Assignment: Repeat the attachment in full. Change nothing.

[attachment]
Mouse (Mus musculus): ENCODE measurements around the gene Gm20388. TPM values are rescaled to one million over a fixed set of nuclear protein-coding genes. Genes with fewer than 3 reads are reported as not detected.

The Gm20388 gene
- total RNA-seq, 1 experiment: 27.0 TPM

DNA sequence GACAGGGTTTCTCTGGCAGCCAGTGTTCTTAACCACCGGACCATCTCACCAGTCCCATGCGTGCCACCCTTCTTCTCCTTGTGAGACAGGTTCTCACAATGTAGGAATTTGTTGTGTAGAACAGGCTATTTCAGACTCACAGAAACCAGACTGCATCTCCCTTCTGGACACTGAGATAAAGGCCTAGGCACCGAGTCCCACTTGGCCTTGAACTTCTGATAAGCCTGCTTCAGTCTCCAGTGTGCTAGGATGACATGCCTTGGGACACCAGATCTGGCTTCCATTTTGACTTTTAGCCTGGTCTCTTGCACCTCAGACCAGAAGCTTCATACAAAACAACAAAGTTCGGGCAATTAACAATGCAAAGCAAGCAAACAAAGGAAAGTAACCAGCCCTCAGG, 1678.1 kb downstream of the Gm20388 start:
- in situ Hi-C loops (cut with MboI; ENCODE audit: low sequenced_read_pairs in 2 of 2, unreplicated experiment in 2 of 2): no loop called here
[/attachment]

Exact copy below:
Mouse (Mus musculus): ENCODE measurements around the gene Gm20388. TPM values are rescaled to one million over a fixed set of nuclear protein-coding genes. Genes with fewer than 3 reads are reported as not detected.

The Gm20388 gene
- total RNA-seq, 1 experiment: 27.0 TPM

DNA sequence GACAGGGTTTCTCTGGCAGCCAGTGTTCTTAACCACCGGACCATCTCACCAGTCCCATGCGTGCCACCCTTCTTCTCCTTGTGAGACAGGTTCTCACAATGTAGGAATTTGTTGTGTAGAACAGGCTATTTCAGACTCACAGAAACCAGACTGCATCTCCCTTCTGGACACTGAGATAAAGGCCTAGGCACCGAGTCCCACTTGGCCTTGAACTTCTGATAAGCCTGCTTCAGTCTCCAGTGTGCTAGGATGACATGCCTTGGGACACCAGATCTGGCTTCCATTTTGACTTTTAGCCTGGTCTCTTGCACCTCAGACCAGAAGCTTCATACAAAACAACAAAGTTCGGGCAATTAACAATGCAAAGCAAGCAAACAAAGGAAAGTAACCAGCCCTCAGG, 1678.1 kb downstream of the Gm20388 start:
- in situ Hi-C loops (cut with MboI; ENCODE audit: low sequenced_read_pairs in 2 of 2, unreplicated experiment in 2 of 2): no loop called here